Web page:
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Segregation is the new tolerance? College offers 10 ethnically-divided graduations

Segregation is the new tolerance? College offers 10 ethnically-divided graduations
Civil rights activists who risked their lives to racially integrate American schools must be turning in their graves as Virginia Tech proudly offers 10 segregated graduation ceremonies based on race, sexuality, and… sobriety?

Virginia Tech may be the most extreme example, but it's hardly alone. The school exemplifies a relatively recent trend in US higher education in which student identity groups demand and are given their own facilities, programs and (safe) spaces. While legally-mandated racial segregation under the 'separate but equal' doctrine was struck down in the 1954 Supreme Court decision Brown v. Board of Education, a National Association of Scholars survey of 173 colleges published last month revealed that fully 72 percent now offer segregated graduation ceremonies, with 43 percent boasting segregated student residences.

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Unlike the enforced segregation of old, this kinder, gentler discrimination is couched in the language of empowerment, strength in diversity, and tolerance. Only there is no diversity within a single-race dorm, and no tolerance learned by mingling solely with one's own kind. Certainly, there is nothing empowering about claiming a bottom-of-the-barrel identity like "recovering addict" because as a straight white student, you have no advocates planning a special graduation ceremony for you at Virginia Tech.

While the 'Cultural and Community Centers' program that runs Virginia Tech's identity group ceremonies encourages students to attend as many as their multiplicity of identities allows, it's physically impossible to attend the "Gesta Latina" Hispanic-Latino achievement ceremony and the Lavender Commencement Ceremony (for LGBT students), and the Recovery Community and Veterans ceremonies overlap as well in a particularly unfortunate coincidence, given that 1 in 15 vets were diagnosed as substance abusers in 2013.

The ceremonies are technically open to everyone – to watch. However, the American Indian/Indigenous ceremony invites only "indigenous students, faculty and staff" to participate, just as Aliyah is a "celebration of achievement" only for Jewish students and the Muslim event celebrates only Muslim students. Certainly, only black students can "Don the Kente," a brightly-colored Ghanaian cloth that black VTech students have been wearing to separate themselves since 1995. Those without a designated ethnic or religious group can probably try to join the catch-all International Student Achievement Ceremony – bonus points if you can fake an accent – but for white kids, it's the all-school impersonal graduation ceremony only – unless you're a vet or an addict.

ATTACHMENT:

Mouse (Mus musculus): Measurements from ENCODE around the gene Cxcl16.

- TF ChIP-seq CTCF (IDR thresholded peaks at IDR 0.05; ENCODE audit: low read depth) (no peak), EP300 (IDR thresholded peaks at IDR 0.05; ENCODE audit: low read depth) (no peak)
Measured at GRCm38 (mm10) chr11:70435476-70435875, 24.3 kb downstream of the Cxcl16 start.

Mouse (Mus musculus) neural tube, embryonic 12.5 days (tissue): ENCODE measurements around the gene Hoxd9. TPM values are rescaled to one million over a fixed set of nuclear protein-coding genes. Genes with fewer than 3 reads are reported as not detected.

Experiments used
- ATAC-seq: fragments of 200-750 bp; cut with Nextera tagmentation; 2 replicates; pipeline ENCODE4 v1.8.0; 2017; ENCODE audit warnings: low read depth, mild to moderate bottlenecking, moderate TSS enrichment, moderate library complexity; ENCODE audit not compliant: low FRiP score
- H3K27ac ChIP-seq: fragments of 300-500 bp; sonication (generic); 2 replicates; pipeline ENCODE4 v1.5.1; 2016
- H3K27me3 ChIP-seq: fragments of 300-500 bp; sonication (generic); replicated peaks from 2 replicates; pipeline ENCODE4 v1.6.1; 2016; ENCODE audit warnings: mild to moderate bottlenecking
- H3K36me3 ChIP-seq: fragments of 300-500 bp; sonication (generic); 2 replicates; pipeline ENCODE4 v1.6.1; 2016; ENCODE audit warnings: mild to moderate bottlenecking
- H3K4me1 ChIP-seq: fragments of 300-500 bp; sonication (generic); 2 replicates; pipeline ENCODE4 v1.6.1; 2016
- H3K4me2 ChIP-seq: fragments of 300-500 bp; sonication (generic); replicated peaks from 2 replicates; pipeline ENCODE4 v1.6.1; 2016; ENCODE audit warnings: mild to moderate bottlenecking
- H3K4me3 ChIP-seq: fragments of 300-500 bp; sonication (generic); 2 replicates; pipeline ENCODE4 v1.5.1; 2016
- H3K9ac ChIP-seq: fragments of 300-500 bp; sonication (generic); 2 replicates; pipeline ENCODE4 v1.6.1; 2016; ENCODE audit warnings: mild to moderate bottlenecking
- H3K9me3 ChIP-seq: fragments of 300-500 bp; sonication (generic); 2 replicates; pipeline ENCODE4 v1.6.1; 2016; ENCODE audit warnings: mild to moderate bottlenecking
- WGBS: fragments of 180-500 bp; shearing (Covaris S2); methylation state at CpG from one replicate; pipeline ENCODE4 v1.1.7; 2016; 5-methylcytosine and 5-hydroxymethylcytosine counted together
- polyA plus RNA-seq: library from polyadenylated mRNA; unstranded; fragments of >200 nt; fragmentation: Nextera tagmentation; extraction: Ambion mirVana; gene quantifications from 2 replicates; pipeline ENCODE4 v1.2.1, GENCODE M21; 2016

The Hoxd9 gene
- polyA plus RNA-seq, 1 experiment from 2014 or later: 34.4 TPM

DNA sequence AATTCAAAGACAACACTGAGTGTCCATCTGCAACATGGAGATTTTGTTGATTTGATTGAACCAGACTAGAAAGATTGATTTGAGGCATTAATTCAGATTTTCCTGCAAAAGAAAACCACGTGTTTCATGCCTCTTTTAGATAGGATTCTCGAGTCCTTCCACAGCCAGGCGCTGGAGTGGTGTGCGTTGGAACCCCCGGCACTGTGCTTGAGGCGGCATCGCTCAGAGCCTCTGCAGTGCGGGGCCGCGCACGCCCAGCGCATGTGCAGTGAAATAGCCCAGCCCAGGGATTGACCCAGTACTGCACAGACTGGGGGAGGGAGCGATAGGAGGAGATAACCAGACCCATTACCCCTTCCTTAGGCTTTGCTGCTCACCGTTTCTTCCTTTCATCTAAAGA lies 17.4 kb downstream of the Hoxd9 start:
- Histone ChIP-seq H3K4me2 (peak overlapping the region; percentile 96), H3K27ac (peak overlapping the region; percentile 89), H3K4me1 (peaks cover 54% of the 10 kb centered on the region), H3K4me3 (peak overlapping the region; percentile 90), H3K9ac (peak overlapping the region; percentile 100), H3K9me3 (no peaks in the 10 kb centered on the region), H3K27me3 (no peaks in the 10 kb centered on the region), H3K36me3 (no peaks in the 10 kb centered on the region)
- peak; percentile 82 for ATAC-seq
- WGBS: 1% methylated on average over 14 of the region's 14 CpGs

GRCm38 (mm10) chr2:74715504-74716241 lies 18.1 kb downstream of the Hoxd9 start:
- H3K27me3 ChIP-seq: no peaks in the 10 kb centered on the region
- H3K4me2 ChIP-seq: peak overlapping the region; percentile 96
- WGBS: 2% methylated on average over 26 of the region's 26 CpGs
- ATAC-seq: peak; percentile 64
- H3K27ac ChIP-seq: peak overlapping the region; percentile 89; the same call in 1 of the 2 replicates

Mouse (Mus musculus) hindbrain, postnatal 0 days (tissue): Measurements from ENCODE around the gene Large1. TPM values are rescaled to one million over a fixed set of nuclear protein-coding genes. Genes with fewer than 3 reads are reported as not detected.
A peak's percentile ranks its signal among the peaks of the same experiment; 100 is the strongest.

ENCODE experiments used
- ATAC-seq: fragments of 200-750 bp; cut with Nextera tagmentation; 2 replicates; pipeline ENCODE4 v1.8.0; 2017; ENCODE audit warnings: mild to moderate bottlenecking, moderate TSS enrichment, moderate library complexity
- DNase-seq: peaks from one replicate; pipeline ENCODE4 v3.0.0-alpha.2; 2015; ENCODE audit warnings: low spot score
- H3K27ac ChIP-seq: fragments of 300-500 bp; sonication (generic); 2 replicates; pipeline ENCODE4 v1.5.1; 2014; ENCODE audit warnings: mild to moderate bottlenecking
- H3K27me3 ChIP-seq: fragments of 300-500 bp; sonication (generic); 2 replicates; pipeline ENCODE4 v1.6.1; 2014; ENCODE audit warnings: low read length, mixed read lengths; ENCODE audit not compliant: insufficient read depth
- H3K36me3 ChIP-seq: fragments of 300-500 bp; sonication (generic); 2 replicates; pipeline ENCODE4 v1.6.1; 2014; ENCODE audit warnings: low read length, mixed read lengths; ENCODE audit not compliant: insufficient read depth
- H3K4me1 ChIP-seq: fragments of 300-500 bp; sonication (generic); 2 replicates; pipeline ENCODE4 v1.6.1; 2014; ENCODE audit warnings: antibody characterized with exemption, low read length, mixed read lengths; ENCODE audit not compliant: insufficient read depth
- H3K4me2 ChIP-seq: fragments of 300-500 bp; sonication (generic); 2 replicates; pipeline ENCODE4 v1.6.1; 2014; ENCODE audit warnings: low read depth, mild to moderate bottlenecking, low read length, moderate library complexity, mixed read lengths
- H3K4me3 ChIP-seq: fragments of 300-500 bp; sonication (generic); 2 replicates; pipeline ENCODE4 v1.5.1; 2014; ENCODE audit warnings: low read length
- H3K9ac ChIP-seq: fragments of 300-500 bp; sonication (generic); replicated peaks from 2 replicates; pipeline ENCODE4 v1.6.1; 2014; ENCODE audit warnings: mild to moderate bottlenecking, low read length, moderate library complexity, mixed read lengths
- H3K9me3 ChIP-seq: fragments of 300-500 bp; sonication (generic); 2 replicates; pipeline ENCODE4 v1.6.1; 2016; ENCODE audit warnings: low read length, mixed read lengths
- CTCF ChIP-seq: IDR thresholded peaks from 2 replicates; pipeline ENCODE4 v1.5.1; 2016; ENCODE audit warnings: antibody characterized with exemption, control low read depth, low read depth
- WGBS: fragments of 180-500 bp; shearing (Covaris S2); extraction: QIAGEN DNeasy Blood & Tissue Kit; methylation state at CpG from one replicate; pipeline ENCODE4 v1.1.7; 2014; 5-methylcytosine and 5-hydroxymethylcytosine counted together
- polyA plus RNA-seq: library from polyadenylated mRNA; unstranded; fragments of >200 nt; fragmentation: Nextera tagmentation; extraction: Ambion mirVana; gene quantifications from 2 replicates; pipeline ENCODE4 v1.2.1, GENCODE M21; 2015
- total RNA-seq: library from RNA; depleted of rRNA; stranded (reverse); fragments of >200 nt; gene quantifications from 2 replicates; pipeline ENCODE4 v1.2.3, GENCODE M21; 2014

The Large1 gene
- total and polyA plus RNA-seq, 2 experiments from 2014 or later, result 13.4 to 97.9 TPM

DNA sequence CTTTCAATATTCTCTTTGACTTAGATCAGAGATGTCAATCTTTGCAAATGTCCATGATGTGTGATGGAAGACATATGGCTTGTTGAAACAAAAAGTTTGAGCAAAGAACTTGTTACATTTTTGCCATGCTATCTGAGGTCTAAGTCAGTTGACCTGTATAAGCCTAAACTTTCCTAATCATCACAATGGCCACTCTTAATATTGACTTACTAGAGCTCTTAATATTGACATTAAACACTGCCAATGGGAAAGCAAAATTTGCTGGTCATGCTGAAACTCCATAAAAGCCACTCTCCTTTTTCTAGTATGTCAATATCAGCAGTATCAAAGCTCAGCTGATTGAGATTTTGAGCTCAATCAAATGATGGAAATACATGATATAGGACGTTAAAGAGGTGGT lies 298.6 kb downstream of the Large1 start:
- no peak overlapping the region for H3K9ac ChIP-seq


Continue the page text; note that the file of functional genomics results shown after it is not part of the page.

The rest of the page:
A 2013 Economic Policy Institute report on segregation in public schools post-Brown claims black students are "more isolated than they were 40 years ago" thanks to racial economic disparities and discriminatory policing that disproportionately locks up black men. Why, then, would universities consciously choose to perpetuate such segregation, adding the sick joke of framing it as empowering?

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Reflexively mocking those who object to institutionalized identity politics as victims of "white fragility" misses the point. A university education was once about exposing young adults to new and challenging ideas, often communicated by people unlike themselves, in an effort to prepare them to make their way in the world and develop their own values. The current university model instead resembles an exorbitantly-priced adult daycare in which all rough edges have been sanded down to avoid uncomfortable learning experiences which might force the student to change, question, or develop as a person. Students emerge from safe-space chrysalises less prepared for "real life" than when they went in – and are usually saddled with hundreds of thousands of dollars in debt besides, ensuring they are both psychologically and economically crippled – pardon me, handicapable – before they even begin their journey in life.

Helen Buyniski

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The statements, views and opinions expressed in this column are solely those of the author and do not necessarily represent those of RT.

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